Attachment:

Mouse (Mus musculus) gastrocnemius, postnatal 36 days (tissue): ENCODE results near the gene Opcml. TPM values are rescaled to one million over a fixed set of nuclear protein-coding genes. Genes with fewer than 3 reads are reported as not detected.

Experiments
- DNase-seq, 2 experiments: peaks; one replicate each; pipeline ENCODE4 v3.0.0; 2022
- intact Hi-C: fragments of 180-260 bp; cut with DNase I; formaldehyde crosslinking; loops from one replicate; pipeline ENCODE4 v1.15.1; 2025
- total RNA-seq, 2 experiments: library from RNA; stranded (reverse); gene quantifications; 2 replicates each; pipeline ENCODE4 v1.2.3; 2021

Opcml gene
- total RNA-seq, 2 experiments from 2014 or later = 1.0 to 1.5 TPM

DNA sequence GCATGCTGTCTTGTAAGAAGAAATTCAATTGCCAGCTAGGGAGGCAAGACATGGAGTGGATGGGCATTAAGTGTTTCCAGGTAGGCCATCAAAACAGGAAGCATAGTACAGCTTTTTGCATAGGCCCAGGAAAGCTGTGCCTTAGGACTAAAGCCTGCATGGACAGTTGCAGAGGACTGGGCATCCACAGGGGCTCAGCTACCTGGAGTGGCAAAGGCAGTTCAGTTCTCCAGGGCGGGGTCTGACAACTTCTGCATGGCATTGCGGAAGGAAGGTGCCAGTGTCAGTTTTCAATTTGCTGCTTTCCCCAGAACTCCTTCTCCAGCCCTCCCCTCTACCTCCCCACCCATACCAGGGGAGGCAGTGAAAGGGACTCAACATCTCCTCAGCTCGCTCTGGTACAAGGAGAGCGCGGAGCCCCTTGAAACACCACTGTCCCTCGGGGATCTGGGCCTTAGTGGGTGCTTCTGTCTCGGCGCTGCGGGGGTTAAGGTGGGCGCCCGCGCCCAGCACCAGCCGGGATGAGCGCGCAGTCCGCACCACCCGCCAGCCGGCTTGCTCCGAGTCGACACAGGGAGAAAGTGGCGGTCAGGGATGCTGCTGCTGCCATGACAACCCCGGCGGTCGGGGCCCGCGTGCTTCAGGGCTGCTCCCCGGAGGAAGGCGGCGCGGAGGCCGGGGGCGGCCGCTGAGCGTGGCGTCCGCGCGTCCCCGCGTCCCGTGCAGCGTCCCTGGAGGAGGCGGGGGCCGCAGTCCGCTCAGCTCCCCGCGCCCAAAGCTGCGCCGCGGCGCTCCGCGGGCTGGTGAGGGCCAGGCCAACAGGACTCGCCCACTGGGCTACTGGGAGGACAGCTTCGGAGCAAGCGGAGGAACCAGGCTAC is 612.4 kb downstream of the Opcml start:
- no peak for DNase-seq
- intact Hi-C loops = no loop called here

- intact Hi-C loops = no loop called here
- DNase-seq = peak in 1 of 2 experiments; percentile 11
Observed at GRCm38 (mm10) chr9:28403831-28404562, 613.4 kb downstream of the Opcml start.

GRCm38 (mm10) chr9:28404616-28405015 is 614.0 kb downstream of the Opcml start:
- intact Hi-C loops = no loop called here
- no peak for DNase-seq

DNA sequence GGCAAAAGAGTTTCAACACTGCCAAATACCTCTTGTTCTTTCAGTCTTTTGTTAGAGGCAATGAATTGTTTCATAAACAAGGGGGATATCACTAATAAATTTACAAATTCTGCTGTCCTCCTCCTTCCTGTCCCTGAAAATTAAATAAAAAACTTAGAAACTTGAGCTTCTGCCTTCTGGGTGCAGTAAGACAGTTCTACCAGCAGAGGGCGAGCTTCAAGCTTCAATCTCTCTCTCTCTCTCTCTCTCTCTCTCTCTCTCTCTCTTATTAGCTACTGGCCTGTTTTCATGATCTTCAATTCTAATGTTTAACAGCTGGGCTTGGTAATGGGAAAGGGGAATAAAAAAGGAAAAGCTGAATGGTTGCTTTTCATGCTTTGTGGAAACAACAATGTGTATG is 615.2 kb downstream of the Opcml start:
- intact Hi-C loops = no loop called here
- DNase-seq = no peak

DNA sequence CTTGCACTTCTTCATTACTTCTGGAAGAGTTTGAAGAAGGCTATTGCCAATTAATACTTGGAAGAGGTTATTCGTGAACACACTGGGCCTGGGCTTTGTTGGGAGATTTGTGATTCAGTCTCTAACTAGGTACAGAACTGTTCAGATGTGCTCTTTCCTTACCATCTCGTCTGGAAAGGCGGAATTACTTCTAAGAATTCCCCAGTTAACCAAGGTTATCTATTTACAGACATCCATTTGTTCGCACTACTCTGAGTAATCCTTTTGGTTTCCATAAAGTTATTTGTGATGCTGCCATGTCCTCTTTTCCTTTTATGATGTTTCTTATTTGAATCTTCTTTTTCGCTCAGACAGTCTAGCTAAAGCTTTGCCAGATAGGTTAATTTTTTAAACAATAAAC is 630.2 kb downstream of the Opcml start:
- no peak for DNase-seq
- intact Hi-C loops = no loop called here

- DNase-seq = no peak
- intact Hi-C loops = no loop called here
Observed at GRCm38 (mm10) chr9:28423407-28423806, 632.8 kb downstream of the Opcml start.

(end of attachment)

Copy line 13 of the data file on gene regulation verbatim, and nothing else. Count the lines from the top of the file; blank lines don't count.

Observed at GRCm38 (mm10) chr9:28403831-28404562, 613.4 kb downstream of the Opcml start.